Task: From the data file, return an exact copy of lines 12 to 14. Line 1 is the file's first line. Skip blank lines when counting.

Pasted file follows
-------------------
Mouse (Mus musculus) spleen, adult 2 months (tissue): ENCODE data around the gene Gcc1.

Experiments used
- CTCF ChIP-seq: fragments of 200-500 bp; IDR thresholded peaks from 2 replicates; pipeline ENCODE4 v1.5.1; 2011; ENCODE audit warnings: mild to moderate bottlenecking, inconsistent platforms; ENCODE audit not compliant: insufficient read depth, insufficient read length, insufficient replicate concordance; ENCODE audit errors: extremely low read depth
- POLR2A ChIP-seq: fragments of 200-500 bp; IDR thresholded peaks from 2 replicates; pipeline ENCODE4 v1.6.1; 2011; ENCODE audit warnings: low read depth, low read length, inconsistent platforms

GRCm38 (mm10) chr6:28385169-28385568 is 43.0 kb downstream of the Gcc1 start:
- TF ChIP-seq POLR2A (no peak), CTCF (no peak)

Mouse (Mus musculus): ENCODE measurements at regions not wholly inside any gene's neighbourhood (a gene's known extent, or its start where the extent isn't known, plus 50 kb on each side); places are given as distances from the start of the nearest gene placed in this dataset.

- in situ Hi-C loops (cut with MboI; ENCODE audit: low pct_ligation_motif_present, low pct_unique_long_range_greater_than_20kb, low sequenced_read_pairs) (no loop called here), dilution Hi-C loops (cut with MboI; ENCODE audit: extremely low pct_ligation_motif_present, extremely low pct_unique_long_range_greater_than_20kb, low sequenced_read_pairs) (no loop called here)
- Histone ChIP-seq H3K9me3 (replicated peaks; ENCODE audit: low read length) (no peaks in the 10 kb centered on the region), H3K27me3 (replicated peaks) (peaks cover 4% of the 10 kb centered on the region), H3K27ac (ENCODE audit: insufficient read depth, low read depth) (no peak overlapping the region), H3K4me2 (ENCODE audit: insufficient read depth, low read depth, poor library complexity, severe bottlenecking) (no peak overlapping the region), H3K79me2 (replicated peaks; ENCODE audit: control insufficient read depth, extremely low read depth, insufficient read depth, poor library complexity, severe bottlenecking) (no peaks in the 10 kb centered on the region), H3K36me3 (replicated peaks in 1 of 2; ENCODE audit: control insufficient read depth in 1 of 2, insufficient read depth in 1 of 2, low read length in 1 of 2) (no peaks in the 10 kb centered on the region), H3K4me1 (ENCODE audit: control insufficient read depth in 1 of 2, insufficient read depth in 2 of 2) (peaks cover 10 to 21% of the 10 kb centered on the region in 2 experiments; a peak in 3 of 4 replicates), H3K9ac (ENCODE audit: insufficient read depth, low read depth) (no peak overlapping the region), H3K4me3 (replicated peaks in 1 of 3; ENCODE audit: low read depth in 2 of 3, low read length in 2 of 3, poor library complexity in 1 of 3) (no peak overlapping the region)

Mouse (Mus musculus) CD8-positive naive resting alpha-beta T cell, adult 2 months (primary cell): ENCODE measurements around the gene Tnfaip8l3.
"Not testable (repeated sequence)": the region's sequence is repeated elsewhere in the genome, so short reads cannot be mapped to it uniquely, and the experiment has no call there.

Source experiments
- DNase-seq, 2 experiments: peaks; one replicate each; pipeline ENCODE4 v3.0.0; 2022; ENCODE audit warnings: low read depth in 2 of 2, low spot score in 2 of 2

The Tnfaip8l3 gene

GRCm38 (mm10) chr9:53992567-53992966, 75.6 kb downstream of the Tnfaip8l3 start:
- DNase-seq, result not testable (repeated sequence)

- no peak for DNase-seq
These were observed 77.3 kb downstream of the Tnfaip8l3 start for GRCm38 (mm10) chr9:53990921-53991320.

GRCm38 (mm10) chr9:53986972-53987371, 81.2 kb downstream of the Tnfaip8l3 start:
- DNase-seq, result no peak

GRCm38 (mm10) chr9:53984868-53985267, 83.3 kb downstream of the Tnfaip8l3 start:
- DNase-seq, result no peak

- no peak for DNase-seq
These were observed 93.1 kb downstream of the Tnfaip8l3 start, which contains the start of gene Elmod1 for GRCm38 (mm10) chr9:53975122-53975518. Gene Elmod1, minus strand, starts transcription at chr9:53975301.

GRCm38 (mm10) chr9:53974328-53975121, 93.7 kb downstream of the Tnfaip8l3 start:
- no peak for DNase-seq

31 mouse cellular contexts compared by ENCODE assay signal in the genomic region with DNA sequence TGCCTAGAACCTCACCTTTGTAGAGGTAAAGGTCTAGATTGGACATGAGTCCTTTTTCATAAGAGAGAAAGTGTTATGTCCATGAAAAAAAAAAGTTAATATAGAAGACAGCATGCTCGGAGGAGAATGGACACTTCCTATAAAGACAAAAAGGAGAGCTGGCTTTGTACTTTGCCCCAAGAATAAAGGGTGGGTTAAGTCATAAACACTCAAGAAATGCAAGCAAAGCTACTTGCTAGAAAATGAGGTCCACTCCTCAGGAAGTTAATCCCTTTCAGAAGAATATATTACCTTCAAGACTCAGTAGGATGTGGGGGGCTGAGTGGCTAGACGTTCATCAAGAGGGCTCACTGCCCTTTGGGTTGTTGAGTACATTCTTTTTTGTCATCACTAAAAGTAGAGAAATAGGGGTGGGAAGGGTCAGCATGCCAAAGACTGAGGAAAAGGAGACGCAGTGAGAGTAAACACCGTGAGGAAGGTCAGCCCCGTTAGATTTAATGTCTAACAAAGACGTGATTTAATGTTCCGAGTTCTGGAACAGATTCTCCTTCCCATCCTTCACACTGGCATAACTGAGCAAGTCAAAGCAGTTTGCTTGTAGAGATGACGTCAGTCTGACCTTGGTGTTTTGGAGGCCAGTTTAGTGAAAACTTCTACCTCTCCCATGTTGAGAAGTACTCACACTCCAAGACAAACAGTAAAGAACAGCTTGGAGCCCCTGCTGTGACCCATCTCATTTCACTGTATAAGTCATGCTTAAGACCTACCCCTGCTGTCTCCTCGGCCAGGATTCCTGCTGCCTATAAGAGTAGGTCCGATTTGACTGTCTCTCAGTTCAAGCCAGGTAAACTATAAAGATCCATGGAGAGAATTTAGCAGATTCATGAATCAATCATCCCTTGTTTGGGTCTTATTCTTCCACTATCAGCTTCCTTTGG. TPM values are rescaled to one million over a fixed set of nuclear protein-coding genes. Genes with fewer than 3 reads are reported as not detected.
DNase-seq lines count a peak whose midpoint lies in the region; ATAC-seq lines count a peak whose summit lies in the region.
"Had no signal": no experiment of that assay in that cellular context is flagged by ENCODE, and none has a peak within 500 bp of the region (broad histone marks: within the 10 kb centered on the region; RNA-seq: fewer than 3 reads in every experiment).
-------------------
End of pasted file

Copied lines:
Source experiments
- DNase-seq, 2 experiments: peaks; one replicate each; pipeline ENCODE4 v3.0.0; 2022; ENCODE audit warnings: low read depth in 2 of 2, low spot score in 2 of 2

The Tnfaip8l3 gene